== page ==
public static string GetAllItems<T>(...) where T : ITakesAListItem, new()
{
   ...
   List<T> tabListItems = new List<T>();
   foreach (ListItem listItem in listCollection) 
   {
       tabListItems.Add(new T() { Item = listItem });
   } 
   ...
}

The other alternative is the Func method described by JaredPar.

  • this would bypass any logic that is in the constructor that takes the arguments though, right? I would like to do something Like Jared's approach but am calling the method internally within the class so don't know what the concrete type is...hmmm – ChrisCa Nov 5 '09 at 16:21
  • 3
    Right, this calls the logic of the T() default constructor, then simply sets the property "Item". If you're trying to invoke the logic of a non-default constructor, this will not help you. – Scott Stafford Feb 25 '10 at 15:01
17

Very old question, but new answer ;-)

The ExpressionTree version: (I think the fastests and cleanest solution)

Like Welly Tambunan said, "we could also use expression tree to build the object"

This will generate a 'constructor' (function) for the type/parameters given. It returns a delegate and accept the parameter types as an array of objects.

Here it is:

// this delegate is just, so you don't have to pass an object array. _(params)_
public delegate object ConstructorDelegate(params object[] args);

public static ConstructorDelegate CreateConstructor(Type type, params Type[] parameters)
{
    // Get the constructor info for these parameters
    var constructorInfo = type.GetConstructor(parameters);

    // define a object[] parameter
    var paramExpr = Expression.Parameter(typeof(Object[]));

    // To feed the constructor with the right parameters, we need to generate an array 
    // of parameters that will be read from the initialize object array argument.
    var constructorParameters = parameters.Select((paramType, index) =>
        // convert the object[index] to the right constructor parameter type.
        Expression.Convert(
            // read a value from the object[index]
            Expression.ArrayAccess(
                paramExpr,
                Expression.Constant(index)),
            paramType)).ToArray();

    // just call the constructor.
    var body = Expression.New(constructorInfo, constructorParameters);

    var constructor = Expression.Lambda<ConstructorDelegate>(body, paramExpr);
    return constructor.Compile();
}

Example MyClass:

public class MyClass
{
    public int TestInt { get; private set; }
    public string TestString { get; private set; }

    public MyClass(int testInt, string testString)
    {
        TestInt = testInt;
        TestString = testString;
    }
}

Usage:

// you should cache this 'constructor'
var myConstructor = CreateConstructor(typeof(MyClass), typeof(int), typeof(string));

// Call the `myConstructor` fucntion to create a new instance.
var myObject = myConstructor(10, "test message");

enter image description here


Another example: passing the types as an array

var type = typeof(MyClass);
var args = new Type[] { typeof(int), typeof(string) };

// you should cache this 'constructor'
var myConstructor = CreateConstructor(type, args);

// Call the `myConstructor` fucntion to create a new instance.
var myObject = myConstructor(10, "test message");

DebugView of Expression

.Lambda #Lambda1<TestExpressionConstructor.MainWindow+ConstructorDelegate>(System.Object[] $var1) {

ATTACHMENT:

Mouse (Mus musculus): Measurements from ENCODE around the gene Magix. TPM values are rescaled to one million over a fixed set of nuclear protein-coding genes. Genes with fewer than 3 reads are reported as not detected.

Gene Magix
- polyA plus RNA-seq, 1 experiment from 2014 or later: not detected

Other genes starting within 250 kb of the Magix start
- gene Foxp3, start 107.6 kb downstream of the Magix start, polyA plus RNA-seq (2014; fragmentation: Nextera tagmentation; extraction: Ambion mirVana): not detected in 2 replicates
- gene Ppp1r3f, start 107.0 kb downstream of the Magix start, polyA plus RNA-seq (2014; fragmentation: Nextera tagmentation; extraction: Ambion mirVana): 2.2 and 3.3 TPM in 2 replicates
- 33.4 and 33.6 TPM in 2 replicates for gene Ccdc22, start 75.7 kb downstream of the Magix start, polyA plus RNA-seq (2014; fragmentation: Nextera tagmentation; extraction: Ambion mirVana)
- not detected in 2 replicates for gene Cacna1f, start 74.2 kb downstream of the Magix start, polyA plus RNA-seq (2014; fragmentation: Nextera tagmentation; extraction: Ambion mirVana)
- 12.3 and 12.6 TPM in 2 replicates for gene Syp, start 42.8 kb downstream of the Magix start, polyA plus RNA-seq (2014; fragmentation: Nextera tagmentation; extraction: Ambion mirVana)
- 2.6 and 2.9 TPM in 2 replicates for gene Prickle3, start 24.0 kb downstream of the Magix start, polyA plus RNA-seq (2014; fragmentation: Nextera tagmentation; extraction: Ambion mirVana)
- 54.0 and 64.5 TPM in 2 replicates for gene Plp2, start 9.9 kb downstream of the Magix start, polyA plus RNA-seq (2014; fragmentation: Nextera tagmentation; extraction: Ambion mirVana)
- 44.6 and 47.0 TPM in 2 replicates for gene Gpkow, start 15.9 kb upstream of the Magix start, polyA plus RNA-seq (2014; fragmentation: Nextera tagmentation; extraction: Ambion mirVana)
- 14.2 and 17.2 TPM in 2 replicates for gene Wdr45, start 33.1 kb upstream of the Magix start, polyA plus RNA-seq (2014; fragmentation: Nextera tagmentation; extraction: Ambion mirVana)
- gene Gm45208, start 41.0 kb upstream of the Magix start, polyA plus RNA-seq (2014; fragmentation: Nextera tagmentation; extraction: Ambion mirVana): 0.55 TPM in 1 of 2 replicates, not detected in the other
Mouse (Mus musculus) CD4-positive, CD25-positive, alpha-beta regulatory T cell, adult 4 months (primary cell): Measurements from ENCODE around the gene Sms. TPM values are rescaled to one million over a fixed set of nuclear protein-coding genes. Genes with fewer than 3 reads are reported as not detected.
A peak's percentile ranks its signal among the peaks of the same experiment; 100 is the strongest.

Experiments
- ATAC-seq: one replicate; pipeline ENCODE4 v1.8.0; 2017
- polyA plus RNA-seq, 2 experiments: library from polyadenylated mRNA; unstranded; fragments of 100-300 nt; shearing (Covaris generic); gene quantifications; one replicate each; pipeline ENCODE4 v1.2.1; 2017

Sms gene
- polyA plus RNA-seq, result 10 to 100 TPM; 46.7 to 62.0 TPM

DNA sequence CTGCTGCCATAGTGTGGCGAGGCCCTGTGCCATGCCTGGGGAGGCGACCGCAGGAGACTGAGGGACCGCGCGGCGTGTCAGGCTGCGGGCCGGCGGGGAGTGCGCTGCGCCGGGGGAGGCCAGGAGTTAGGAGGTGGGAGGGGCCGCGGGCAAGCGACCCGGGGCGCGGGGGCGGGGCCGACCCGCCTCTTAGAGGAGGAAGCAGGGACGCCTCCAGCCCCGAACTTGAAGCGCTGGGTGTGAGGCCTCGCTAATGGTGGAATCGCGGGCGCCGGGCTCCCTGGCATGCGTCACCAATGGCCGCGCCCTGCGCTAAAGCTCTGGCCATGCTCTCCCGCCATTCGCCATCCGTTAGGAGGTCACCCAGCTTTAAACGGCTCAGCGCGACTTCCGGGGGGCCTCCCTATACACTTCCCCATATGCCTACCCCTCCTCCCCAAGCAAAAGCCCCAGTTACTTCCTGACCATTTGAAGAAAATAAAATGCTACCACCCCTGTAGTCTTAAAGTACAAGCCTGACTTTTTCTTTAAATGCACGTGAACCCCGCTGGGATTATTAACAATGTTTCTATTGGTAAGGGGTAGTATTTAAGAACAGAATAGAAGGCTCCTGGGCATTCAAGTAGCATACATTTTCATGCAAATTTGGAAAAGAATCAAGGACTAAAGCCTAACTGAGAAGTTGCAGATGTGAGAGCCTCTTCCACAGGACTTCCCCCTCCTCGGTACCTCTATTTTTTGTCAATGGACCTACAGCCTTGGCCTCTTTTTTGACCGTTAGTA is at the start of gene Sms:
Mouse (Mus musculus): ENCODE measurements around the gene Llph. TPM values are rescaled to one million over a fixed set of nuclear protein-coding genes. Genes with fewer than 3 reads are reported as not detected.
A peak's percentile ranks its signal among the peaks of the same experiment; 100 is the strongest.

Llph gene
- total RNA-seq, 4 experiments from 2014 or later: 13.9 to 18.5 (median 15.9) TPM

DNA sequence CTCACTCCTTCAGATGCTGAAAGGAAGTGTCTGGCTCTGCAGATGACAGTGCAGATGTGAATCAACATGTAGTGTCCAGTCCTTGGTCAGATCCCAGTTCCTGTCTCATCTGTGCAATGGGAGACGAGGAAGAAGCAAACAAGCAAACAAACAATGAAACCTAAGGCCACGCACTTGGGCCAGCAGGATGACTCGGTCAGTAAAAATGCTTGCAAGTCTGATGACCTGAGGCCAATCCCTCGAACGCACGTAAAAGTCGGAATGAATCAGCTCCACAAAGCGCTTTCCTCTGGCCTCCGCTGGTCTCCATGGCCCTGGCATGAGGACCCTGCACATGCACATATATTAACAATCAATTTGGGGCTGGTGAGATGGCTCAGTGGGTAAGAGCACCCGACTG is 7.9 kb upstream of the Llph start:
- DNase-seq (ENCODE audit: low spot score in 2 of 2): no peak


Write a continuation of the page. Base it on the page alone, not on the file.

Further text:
.New TestExpressionConstructor.MainWindow+MyClass(
        (System.Int32)$var1[0],
        (System.String)$var1[1])
}

This is equivalent to the code that is generated:

public object myConstructor(object[] var1)
{
    return new MyClass(
        (System.Int32)var1[0],
        (System.String)var1[1]);
}

Small downside

All valuetypes parameters are boxed when they are passed like an object array.


Simple performance test:

private void TestActivator()
{
    Stopwatch sw = Stopwatch.StartNew();
    for (int i = 0; i < 1024 * 1024 * 10; i++)
    {
        var myObject = Activator.CreateInstance(typeof(MyClass), 10, "test message");
    }
    sw.Stop();
    Trace.WriteLine("Activator: " + sw.Elapsed);
}

private void TestReflection()
{
    var constructorInfo = typeof(MyClass).GetConstructor(new[] { typeof(int), typeof(string) });

    Stopwatch sw = Stopwatch.StartNew();
    for (int i = 0; i < 1024 * 1024 * 10; i++)
    {
        var myObject = constructorInfo.Invoke(new object[] { 10, "test message" });
    }

    sw.Stop();
    Trace.WriteLine("Reflection: " + sw.Elapsed);
}

private void TestExpression()
{
    var myConstructor = CreateConstructor(typeof(MyClass), typeof(int), typeof(string));

    Stopwatch sw = Stopwatch.StartNew();

    for (int i = 0; i < 1024 * 1024 * 10; i++)
    {
        var myObject = myConstructor(10, "test message");
    }

    sw.Stop();
    Trace.WriteLine("Expression: " + sw.Elapsed);
}

TestActivator();
TestReflection();
TestExpression();

Results:

Activator: 00:00:13.8210732
Reflection: 00:00:05.2986945
Expression: 00:00:00.6681696

Using Expressions is +/- 8 times faster than Invoking the ConstructorInfo and +/- 20 times faster than using the Activator

  • Do you have any insight on what to do if you want to construct MyClass<T> with the constructor public MyClass(T data). In this case, Expression.Convert throws an exception and if I use the generic constraint base class to convert to, then Expression.New throws because the constructor info is for a generic type – Mason Mar 8 '17 at 17:46
7

You need to add where T: new() to let the compiler know that T is guaranteed to provide a default constructor.

public static string GetAllItems<T>(...) where T: new()
  • 1
    UPDATE: The correct error message is: 'T': cannot provide arguments when creating an instance of a variable – LB. May 8 '09 at 15:11
  • That's because you're not using a blank constructor, you're passing an argument to it of object. There's no way it can handle that without specifying that the generic Type has a new(object) parameter. – Min May 8 '09 at 15:14
  • Then you'll need to either: 1. Use reflection 2. Pass the parameter into an initialization method instead of the constructor, where the initialization method belongs to an interface that your type implements and which is included in the where T: ... declaration. Option 1 is the lowest impact for the rest of your code, but option 2 provides compile time checking. – Richard May 8 '09 at 15:14
  • Don't use reflection! There are other ways as outlined in other answers that get you the same effect. – Garry Shutler May 8 '09 at 15:17